Finally, I was interested in the way social ‘values’ informed the priorities of police approach and media response, to murder. Like those males abusing their source of sexual satisfaction, those of certain lifestyles seem to be considered of less importance virtue of their circumstances.
CN: One thing I’ve been asking many of the contributing authors I’ve interviewed is – perhaps not surprisingly – about the way they’ve interpreted ‘clinical brutality.’ Obviously, when I conceived it, I had something particular in mind, but came to realise that many authors were writing in ways that similarly represented this aesthetic, in one way or another. The anthology gathers a fairly disparate array of authors, all with quite different and highly individual styles under the umbrella of ‘clinical brutality.’ This was pretty much as I’d expected, and hoped – i.e. to show different interpretations of the theme. What does the concept of clinical brutality mean to you?
ADH: I favour precision. Sniper-shots. A machine gun for example is just as ‘brutal’ but is messy, ejaculatory. A sniper offers a clean shot, with little wastage.
A skilled mortician will make deliberate incisions. As will a surgeon. All are brutal acts. The differences are the methods and approach. The attitude of the writer, poet, mercenary, surgeon, mortician, whatever. All desire results, but the most skilled are focused.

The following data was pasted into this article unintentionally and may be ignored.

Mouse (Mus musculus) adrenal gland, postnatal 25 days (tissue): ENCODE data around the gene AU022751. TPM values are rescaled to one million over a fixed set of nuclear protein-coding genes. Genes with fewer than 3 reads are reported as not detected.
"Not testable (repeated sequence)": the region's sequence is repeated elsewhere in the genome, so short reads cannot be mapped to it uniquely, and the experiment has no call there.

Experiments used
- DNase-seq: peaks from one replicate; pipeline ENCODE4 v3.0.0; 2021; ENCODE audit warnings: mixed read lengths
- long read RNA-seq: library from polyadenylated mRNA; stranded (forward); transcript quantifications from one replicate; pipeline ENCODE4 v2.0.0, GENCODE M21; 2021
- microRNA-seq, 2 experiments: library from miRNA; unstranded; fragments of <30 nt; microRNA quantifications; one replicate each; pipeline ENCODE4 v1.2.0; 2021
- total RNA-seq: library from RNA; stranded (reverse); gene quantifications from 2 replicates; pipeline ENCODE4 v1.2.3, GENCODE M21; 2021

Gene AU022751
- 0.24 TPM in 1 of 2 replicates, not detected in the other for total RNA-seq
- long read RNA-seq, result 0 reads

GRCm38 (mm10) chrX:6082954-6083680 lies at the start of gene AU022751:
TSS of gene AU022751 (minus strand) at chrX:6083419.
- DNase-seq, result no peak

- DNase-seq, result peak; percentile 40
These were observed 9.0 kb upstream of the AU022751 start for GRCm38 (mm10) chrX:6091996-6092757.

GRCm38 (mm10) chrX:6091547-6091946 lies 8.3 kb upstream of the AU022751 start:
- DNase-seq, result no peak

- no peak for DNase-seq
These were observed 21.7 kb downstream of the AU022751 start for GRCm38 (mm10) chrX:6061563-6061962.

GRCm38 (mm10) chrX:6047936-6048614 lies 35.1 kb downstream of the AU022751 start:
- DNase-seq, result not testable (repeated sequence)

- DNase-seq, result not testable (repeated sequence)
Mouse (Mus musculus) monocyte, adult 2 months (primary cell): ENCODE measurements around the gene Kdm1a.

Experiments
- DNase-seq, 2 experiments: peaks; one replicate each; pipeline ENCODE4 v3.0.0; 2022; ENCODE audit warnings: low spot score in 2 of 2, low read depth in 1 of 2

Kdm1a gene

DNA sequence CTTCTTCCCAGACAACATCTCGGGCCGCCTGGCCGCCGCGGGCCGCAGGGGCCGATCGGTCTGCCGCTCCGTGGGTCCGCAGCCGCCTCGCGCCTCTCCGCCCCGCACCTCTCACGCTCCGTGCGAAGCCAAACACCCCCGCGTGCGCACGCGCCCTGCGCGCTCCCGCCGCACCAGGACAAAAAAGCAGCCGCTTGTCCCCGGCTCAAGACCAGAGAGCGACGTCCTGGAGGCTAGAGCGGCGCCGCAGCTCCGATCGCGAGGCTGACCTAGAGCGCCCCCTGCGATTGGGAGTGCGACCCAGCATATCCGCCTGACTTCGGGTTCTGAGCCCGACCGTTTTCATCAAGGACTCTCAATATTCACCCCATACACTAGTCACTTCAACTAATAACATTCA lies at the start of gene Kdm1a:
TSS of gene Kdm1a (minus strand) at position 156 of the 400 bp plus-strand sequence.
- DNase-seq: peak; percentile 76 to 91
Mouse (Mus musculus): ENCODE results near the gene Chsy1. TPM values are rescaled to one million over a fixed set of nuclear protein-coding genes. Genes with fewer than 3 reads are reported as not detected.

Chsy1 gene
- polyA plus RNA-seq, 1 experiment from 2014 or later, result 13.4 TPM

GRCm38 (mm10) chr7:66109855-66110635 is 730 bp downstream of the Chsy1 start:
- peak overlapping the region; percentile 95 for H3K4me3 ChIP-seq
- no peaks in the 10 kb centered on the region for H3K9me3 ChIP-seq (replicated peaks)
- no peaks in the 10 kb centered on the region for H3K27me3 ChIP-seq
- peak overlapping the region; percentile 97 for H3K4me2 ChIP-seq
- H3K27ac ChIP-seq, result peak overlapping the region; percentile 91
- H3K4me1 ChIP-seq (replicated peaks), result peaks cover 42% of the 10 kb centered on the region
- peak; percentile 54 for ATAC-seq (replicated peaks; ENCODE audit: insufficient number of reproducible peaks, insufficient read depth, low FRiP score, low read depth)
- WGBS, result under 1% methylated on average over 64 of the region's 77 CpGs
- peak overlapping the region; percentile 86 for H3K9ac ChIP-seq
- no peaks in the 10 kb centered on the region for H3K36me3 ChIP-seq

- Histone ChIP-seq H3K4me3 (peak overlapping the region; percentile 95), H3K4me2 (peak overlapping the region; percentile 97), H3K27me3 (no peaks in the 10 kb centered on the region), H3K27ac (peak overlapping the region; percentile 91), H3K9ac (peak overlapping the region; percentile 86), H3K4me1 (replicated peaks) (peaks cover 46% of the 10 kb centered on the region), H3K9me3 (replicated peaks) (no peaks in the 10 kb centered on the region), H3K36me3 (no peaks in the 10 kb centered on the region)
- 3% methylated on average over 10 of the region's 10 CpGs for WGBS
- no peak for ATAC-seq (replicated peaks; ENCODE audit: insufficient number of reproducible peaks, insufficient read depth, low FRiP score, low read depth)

Western society is clinical and brutal, so perhaps we should anticipate more writing reflecting that. We are arguably more separate than ever; disconnected, living in a technology-lead environment filled with fear and strangers. Saturated with media that has its own agenda. I find the concept that all art is ‘pure’ and arrives ‘unfiltered’, uninfluenced by society and conditions laughable. It is as dreadful as when you hear statements that writers were not influenced by any sources when writing. That their work is completely original. Unless they have lived all their life in a hermetically sealed bubble this is simply impossible. Others seem to believe that their work needs no editing. That editing is reductive and a sacrilege. Commonly, this presents fatty, bloated writing. Imagery repeating. Nothing concentrated. I’d rather have a two line poem than is effective, than an obese, stuffed ‘masterpiece’ wasting paper space.
CN: Since I last interviewed you, your work seems to have evolved significantly, and in quite a number of different directions. Have your perspectives and working methods changed significantly, or have other factors driven these developments? To what extent do you still use the cut-up technique?
ADH: I’d be extremely concerned if my creative work had not evolved during the last twelve months; that I had not challenged myself and was merely coasting. Not only would that represent tedium but it would be unfair to my readers.